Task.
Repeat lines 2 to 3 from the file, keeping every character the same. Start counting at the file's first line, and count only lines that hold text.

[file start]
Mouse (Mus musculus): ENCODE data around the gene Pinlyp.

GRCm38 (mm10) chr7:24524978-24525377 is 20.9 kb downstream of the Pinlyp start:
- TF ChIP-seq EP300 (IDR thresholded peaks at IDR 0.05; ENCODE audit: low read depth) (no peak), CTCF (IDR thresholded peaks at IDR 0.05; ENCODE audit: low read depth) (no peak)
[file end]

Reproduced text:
GRCm38 (mm10) chr7:24524978-24525377 is 20.9 kb downstream of the Pinlyp start:
- TF ChIP-seq EP300 (IDR thresholded peaks at IDR 0.05; ENCODE audit: low read depth) (no peak), CTCF (IDR thresholded peaks at IDR 0.05; ENCODE audit: low read depth) (no peak)